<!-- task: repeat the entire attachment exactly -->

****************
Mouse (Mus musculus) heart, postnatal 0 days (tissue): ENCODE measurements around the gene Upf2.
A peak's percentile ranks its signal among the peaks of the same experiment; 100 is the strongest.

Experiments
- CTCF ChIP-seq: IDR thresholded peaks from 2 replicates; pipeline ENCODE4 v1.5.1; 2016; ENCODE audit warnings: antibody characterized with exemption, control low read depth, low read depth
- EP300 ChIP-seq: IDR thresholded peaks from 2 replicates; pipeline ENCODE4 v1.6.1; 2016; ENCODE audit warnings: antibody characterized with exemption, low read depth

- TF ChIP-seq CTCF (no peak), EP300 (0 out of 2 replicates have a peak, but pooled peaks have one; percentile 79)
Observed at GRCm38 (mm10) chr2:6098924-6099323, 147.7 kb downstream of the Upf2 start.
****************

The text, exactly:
Mouse (Mus musculus) heart, postnatal 0 days (tissue): ENCODE measurements around the gene Upf2.
A peak's percentile ranks its signal among the peaks of the same experiment; 100 is the strongest.

Experiments
- CTCF ChIP-seq: IDR thresholded peaks from 2 replicates; pipeline ENCODE4 v1.5.1; 2016; ENCODE audit warnings: antibody characterized with exemption, control low read depth, low read depth
- EP300 ChIP-seq: IDR thresholded peaks from 2 replicates; pipeline ENCODE4 v1.6.1; 2016; ENCODE audit warnings: antibody characterized with exemption, low read depth

- TF ChIP-seq CTCF (no peak), EP300 (0 out of 2 replicates have a peak, but pooled peaks have one; percentile 79)
Observed at GRCm38 (mm10) chr2:6098924-6099323, 147.7 kb downstream of the Upf2 start.